However, the use of Bayraktar TB2 drones to weaken Russia’s advance into Ukraine may signal an end to the relationship between these “frenemies”. Turkish drones have been sold to Ukraine since 2019 and already in October 2021 created tensions in the Turkish-Russian relationship when they were used against Russian-backed forces in the eastern Donbas region. (Interesting to note in this context is that one of the owners of the company producing Bayraktar, Selçuk Bayraktar, has unsurprisingly strongly condemned Russia’s invasion. He also happens to be President Erdogan’s son-in-law). In the present conflict, Turkish-made drones have been effective against Russian forces – destroying tanks, surface-to-air missile systems, fuel convoys and supply trucks – slowing down Russia’s advance to Putin’s much publicized annoyance and, importantly, raising Ukrainian morale.
In the process, however, Turkey may be realizing that it can’t have its cake and eat it too.
While the trade relationship between Russia and Turkey is more significant, not least because Russia supplies 40% of Turkey’s gas and 25% of its oil, the relationship to Ukraine has become increasingly important under Erdogan, with free trade agreements worth billions of dollars in addition to the weapons production deals now impacting the war.
Despite the growing relationship with Ukraine, Russia remains the more important partner for Turkey.
Thus, Erdogan’s symbolic decision to close the straits and continue supporting Ukraine’s resistance brings Turkey more in line with NATO. This may prove a costly move but the gravity of the situation has, in effect, forced Erdogan to choose sides.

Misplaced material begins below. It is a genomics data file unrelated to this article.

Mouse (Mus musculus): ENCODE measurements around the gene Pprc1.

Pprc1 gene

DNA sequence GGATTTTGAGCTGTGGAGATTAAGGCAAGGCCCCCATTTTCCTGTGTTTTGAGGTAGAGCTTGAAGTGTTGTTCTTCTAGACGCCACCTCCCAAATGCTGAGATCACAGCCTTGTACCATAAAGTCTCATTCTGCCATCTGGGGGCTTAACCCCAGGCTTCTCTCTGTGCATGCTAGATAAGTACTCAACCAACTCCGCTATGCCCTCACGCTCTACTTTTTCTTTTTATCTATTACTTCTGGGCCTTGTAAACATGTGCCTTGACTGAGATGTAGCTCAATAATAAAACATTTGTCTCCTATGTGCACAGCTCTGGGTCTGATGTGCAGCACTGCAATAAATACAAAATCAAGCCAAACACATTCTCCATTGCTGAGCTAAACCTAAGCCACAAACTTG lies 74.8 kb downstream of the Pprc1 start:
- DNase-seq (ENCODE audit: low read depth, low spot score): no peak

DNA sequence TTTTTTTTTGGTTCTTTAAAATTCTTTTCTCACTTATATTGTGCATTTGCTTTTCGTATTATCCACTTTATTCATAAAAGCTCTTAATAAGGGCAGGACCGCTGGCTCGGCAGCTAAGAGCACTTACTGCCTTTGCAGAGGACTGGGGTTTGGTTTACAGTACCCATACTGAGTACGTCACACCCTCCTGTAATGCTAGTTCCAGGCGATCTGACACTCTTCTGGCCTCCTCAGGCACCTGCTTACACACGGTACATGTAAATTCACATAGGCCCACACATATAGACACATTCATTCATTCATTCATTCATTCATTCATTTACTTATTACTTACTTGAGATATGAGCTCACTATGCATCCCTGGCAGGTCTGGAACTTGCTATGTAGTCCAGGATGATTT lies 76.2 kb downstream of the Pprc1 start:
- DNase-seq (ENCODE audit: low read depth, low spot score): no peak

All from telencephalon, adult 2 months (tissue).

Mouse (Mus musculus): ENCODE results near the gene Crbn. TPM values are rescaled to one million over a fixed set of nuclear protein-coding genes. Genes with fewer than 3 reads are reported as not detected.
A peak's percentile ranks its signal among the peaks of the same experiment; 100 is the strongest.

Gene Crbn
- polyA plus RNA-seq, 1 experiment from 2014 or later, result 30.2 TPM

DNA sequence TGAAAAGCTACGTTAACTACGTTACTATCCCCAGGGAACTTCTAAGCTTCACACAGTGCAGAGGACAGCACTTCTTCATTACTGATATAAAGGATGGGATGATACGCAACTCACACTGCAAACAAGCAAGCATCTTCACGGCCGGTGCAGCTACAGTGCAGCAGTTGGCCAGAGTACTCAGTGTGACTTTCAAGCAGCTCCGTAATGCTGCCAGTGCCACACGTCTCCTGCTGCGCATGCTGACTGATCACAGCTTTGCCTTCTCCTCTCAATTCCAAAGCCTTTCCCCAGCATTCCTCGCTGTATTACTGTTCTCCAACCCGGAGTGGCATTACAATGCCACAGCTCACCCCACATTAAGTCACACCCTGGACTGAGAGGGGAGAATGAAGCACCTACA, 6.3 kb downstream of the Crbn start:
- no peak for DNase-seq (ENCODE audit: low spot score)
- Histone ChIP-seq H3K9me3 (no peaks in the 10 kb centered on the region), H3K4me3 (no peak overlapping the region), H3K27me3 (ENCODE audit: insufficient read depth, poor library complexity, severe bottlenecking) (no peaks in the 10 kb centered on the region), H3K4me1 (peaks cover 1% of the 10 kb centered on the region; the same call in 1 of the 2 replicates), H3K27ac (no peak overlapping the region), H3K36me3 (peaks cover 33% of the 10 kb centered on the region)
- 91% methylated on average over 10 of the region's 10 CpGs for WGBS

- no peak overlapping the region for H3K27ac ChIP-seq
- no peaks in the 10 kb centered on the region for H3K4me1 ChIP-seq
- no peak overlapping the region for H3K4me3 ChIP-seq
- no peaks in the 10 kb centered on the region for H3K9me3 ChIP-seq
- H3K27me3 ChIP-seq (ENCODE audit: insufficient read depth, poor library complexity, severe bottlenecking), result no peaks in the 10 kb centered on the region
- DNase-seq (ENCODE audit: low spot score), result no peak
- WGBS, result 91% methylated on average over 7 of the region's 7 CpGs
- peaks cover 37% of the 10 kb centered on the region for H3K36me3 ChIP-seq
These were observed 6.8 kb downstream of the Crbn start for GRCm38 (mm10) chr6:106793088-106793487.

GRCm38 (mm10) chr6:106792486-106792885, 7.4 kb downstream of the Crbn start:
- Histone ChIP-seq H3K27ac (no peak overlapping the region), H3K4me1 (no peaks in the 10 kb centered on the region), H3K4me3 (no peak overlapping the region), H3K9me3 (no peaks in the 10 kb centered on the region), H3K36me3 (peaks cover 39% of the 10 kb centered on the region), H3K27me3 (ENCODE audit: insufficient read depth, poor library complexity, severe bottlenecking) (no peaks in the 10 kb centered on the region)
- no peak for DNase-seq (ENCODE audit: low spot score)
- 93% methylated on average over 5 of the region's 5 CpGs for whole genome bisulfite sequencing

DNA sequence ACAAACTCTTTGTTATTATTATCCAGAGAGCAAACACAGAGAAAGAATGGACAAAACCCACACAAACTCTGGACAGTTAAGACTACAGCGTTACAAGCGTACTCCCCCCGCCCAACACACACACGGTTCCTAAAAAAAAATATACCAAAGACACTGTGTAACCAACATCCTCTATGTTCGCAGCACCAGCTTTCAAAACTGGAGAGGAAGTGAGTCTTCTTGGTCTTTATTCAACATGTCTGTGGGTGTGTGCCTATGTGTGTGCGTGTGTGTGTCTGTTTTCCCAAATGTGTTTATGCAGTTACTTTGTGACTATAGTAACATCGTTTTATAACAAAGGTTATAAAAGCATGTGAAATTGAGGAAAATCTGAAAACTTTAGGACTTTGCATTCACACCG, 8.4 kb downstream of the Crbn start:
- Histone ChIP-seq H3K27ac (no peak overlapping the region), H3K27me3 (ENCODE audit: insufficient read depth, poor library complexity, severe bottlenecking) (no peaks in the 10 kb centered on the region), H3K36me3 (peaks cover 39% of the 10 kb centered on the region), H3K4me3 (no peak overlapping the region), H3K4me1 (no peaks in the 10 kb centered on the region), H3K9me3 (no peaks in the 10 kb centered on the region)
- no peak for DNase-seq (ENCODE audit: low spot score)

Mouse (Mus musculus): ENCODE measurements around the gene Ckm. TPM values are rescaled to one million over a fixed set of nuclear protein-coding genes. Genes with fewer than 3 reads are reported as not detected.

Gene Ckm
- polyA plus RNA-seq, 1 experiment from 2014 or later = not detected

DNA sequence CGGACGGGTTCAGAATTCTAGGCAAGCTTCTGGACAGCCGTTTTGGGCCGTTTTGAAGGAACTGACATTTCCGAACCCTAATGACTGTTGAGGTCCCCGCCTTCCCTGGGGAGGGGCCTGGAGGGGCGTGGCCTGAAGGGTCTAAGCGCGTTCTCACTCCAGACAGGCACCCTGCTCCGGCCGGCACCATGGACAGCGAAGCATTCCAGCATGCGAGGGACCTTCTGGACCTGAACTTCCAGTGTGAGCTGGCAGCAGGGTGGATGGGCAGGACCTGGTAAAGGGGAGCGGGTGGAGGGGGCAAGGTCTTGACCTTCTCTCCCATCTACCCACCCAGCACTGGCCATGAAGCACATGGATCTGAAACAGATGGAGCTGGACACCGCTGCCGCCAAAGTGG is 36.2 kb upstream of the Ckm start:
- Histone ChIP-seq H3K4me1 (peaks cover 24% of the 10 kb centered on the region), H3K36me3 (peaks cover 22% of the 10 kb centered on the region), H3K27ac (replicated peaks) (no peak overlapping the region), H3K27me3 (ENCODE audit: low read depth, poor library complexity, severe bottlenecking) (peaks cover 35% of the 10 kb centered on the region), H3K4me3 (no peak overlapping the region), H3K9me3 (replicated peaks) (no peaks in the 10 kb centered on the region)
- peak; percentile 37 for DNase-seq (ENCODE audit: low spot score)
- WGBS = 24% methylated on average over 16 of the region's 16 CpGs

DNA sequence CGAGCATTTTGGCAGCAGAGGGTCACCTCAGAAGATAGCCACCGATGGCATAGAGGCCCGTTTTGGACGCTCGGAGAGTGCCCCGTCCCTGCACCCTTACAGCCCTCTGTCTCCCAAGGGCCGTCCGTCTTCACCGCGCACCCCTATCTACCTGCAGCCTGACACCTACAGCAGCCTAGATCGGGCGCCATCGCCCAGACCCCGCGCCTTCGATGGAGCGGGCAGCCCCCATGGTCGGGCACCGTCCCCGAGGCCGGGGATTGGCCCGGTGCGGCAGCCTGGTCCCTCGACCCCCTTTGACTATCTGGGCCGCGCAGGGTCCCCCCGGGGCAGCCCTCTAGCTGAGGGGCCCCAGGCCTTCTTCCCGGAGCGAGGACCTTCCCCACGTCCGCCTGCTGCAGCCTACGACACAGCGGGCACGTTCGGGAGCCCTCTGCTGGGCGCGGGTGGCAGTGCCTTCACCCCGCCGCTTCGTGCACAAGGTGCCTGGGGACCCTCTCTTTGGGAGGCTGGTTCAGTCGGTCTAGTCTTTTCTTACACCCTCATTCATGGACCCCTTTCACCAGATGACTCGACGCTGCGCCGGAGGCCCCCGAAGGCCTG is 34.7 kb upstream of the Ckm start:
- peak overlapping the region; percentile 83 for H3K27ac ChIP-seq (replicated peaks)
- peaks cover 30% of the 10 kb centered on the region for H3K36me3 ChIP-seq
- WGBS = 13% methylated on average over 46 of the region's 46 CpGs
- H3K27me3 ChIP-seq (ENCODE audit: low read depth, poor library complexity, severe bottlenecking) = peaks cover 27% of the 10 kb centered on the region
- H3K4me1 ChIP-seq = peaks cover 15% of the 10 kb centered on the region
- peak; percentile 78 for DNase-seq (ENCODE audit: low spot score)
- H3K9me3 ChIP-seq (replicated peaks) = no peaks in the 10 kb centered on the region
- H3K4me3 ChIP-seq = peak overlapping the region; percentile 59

Acknowledging this presents an opportunity for Turkey’s estranged allies to improve relations with the country.
Particularly important are Turkey’s relations to the United States, which need a restart under the Biden administration, having deteriorated over many years due, among other things, to US support for the Kurdish-led Syrian Democratic Forces and Turkey’s unprecedented decision in 2017 to buy the Russian S-400 surface-to-air missile defense system (for which it was thrown out of the F-35 fighter jet program).
Finally, these external considerations are not the only ones at play in Turkey’s decision.
With a national election slated for 2023, Erdogan has a worrying eye on domestic developments. Highest on the agenda are economic concerns. Erdogan’s unorthodox economic policies over the past year have sparked a currency crisis and inflation of near 50% in January.
Tourism, an important source of revenue, is set to suffer due to the war in Ukraine.
Nationalism can serve as a distraction and there is a sizeable diaspora of Crimean Turks living in Turkey.
While their political grievances have largely been ignored in the effort to build better relations with Putin’s Russia, Erdogan’s coalition partner the MHP, a far-right constellation, may be eager to mobilize nationalist support for ethnic kin.
These factors combined are a snapshot of Turkey’s motivations for turning its back on Russia at this critical juncture. Ironically for Russia, who has sought to weaken the ties between Turkey and its traditional Western allies, the conflict may end up bringing Turkey closer into the NATO orbit than it has been since 2015.
- Pinar Tank is Senior Researcher at the Peace Research Institute Oslo (PRIO)